Remembering the sons of Ulster
Remembrance Sunday and memories of such days in the North, particularly the last Remembrance Sunday spent there. The commemoration had an intensity, an indefinable quality, that lingers in the memory. The words were to be repeated and repeated.
Eleven o’clock at the War Memorial.
Half past eleven at church.
Three o’clock in the village, with those who had stood in the parade at eleven.
There was something almost hypnotic in the ceremony; the bugle tones cutting through the November chill as if the sounding of reveille would somehow change the script.
It wasn’t about the past; it was about the present.
The ranks of dark-coated men watched as a boy lay a wreath in memory of his father, shot dead on duty.
There were moments when I think I almost understood, but my English conscience would then blur my thoughts; those assembled saw the world differently. Had I been schooled in Calvinism, had I some appreciation of the concept of Election, had I understood those Old Testament stories, I might not have made so many mistakes.
Frank McGuinness, a Donegal Catholic, understood. His drama “Observe the Sons of Ulster Marching Towards the Somme” captured the intensity, both of 1916, and of more recent times.
(They each begin to put on their Orange sashes. CRAIG watches PYPER, then takes his sash off, goes to MOORE, hands. it to him. MOORE hesitates, then exchanges his sash for CRAIG’s. At this there is an exchange of sashes, CRAWFORD’s for ANDERSON’S, MILLEN’S for MCILWAINE’S. ROULSTON goes to PYPER, who takes ROULSTON’S and gives him his own.)
PYPER: It’s come to this, Roulston?
ROULSTON: What’s decreed passes, Pyper.
PYPER: There’s no fight back?
ROULSTON: There’s just the fight.
PYPER: The good fight?
ROULSTON: The everlasting fight.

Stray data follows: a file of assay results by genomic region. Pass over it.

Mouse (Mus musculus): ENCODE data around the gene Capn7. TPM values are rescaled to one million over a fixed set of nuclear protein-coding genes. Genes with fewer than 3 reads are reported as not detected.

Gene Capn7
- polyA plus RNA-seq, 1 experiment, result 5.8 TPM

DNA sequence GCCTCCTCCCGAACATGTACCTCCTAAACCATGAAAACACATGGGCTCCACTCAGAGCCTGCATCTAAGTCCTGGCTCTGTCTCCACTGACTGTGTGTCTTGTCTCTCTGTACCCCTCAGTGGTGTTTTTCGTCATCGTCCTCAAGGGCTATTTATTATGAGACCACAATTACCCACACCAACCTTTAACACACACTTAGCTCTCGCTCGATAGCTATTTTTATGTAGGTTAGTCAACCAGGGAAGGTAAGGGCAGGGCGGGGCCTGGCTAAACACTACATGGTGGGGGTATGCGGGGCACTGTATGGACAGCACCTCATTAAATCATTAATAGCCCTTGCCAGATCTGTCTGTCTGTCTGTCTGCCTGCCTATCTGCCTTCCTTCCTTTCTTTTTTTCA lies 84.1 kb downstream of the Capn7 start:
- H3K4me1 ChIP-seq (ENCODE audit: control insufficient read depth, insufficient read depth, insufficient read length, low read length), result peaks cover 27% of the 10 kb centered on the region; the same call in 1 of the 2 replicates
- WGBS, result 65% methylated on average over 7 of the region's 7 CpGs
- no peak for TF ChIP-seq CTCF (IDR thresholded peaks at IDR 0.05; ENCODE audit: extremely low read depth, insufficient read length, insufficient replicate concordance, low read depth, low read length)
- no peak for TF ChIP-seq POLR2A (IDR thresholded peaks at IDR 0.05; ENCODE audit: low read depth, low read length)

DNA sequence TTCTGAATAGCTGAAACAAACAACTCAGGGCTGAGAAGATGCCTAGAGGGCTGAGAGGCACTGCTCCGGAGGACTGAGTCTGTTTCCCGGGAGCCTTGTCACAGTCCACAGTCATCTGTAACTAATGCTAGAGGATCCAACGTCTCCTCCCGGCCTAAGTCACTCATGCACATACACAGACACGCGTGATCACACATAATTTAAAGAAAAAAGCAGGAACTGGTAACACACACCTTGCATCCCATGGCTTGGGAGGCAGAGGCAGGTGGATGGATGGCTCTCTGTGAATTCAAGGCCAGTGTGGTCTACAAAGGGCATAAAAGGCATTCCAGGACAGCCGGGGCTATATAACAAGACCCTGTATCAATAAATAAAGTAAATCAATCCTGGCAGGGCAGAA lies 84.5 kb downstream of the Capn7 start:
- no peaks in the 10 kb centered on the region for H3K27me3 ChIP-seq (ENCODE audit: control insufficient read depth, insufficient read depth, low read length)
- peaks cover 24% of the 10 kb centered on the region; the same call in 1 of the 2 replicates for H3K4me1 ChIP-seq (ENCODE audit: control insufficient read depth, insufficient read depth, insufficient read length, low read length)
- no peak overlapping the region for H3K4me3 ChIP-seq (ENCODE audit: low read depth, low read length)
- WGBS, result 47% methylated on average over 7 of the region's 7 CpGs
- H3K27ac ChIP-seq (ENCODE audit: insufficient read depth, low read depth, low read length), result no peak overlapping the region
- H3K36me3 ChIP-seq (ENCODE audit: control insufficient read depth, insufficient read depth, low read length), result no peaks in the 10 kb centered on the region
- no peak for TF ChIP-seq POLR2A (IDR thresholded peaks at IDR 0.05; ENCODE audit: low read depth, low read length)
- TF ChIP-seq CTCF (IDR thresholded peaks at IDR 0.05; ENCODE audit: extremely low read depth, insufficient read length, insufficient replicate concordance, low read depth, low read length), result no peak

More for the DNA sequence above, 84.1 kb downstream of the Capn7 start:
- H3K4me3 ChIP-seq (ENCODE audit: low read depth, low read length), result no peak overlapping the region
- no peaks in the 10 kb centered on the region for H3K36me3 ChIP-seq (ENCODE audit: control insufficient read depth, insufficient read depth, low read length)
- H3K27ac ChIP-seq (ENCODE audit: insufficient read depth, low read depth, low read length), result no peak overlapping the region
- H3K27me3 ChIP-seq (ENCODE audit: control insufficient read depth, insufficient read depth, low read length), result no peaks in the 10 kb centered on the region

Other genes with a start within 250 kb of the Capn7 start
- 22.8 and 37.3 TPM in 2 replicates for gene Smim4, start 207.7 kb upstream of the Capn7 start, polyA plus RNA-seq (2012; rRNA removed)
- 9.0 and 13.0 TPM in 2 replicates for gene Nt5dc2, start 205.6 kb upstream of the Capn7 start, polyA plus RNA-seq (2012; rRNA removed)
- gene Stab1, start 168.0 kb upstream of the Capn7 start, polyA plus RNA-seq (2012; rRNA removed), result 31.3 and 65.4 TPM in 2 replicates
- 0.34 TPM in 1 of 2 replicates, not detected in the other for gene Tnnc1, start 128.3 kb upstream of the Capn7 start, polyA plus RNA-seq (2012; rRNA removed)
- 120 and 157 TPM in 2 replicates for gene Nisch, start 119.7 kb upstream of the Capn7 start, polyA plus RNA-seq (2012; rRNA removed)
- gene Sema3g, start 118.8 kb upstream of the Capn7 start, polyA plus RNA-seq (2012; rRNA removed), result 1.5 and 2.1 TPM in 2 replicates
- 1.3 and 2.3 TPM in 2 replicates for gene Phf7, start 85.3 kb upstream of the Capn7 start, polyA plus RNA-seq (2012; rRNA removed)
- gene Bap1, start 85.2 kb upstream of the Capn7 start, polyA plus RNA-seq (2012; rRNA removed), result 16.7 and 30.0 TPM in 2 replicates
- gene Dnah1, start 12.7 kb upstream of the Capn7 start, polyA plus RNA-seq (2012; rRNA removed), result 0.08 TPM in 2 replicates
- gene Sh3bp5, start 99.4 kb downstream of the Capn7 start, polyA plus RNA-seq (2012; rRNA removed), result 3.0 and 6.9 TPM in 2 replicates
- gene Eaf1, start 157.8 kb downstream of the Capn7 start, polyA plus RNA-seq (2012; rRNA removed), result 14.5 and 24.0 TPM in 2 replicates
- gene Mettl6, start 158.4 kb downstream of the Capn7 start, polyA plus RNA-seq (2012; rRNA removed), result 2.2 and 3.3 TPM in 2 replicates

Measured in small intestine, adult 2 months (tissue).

PYPER: Inside us?
ROULSTON: And outside us.
ROULSTON: No. You preach. (Silence. They wait.)
You believe. Believe. (Silence.)
PYPER: God in heaven, if you hear the words of man, I speak to you this day. I do it now to ask we be spared. I do it to ask for strength. Strength for these men around me, strength for myself. If you are a just and merciful God, show your mercy this day. Save us. Save our country. Destroy our enemies at home and on this field of battle. Let this day at the Somme be as glorious in the memory of Ulster as that day at the Boyne, when you scattered our enemies. Lead us back from this exile. To Derry, to the Foyle. To Belfast and the Lagan. To Armagh. To Tyrone. To the Bann and its banks. To Erne and its islands. Protect them. Protect us. Protect me. Let us fight bravely. Let us win gloriously. Lord, look down on us. Spare us. I love – . Observe the sons of Ulster marching towards the Somme. I love their lives. I love my own life. I love my home. I love my Ulster. Ulster. Ulster. Ulster. Ulster. Ulster. Ulster. Ulster. Ulster. (As the chant of ‘Ulster’ commences rifles and bayonets are raised. The chant turns into a battle cry, reaching frenzy).
It is sixteen years since I saw those November faces. Meeting them now on July days at the Somme, the old sense of confusion returns.
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